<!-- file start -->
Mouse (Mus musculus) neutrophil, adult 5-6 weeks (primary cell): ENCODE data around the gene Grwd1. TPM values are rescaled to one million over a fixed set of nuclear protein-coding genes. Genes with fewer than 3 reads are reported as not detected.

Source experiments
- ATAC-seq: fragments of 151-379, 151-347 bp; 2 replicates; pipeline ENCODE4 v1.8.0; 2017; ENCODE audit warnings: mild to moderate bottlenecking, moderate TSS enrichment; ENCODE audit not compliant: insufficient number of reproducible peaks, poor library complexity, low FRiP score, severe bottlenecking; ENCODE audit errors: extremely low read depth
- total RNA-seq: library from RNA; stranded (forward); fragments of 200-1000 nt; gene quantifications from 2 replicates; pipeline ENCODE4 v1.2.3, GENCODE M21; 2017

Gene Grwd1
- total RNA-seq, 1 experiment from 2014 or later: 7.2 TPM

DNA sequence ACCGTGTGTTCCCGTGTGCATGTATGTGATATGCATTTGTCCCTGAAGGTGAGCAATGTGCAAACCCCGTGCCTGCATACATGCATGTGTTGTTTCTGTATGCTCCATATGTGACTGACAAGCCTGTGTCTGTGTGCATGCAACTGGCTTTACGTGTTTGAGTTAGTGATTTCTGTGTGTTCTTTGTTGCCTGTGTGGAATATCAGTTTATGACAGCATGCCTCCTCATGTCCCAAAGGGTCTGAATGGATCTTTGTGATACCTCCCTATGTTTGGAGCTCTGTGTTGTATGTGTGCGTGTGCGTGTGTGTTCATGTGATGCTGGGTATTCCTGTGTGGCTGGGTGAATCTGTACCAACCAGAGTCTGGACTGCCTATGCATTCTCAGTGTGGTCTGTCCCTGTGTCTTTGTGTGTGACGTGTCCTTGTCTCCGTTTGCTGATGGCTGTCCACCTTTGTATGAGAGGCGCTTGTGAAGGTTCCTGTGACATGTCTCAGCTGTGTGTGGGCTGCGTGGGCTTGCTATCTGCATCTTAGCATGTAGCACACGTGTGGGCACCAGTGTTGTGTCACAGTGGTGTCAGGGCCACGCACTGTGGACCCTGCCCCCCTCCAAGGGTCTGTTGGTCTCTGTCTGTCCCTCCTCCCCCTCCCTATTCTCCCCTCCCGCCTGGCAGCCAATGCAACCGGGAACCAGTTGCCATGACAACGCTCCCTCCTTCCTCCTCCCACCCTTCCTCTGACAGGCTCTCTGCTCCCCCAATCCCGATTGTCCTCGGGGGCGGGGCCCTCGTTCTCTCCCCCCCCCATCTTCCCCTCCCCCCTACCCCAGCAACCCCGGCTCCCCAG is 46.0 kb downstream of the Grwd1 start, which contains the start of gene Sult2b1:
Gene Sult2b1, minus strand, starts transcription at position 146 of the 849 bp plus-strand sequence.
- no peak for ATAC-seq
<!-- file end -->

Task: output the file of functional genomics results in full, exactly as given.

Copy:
Mouse (Mus musculus) neutrophil, adult 5-6 weeks (primary cell): ENCODE data around the gene Grwd1. TPM values are rescaled to one million over a fixed set of nuclear protein-coding genes. Genes with fewer than 3 reads are reported as not detected.

Source experiments
- ATAC-seq: fragments of 151-379, 151-347 bp; 2 replicates; pipeline ENCODE4 v1.8.0; 2017; ENCODE audit warnings: mild to moderate bottlenecking, moderate TSS enrichment; ENCODE audit not compliant: insufficient number of reproducible peaks, poor library complexity, low FRiP score, severe bottlenecking; ENCODE audit errors: extremely low read depth
- total RNA-seq: library from RNA; stranded (forward); fragments of 200-1000 nt; gene quantifications from 2 replicates; pipeline ENCODE4 v1.2.3, GENCODE M21; 2017

Gene Grwd1
- total RNA-seq, 1 experiment from 2014 or later: 7.2 TPM

DNA sequence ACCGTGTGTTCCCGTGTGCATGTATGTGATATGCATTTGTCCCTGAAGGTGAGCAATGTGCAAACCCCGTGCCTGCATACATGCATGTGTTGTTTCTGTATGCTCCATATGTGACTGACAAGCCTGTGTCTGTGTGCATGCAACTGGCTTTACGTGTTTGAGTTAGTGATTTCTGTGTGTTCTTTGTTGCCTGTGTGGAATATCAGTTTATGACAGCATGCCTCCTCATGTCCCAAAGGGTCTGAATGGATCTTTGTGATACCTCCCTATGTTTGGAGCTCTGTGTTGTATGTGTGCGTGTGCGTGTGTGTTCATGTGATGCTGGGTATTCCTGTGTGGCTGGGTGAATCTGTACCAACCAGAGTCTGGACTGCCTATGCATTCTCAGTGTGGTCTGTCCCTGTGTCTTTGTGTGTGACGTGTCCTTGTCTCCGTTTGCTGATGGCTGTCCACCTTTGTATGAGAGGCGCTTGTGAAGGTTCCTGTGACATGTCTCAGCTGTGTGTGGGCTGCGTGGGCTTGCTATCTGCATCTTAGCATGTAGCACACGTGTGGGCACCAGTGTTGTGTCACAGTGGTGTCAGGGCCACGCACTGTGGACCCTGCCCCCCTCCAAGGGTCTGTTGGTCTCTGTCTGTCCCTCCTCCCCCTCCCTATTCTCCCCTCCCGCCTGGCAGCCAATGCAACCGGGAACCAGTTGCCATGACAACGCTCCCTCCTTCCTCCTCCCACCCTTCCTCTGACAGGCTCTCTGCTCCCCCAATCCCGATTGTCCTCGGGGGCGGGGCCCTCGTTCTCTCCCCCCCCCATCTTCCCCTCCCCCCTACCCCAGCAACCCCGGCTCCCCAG is 46.0 kb downstream of the Grwd1 start, which contains the start of gene Sult2b1:
Gene Sult2b1, minus strand, starts transcription at position 146 of the 849 bp plus-strand sequence.
- no peak for ATAC-seq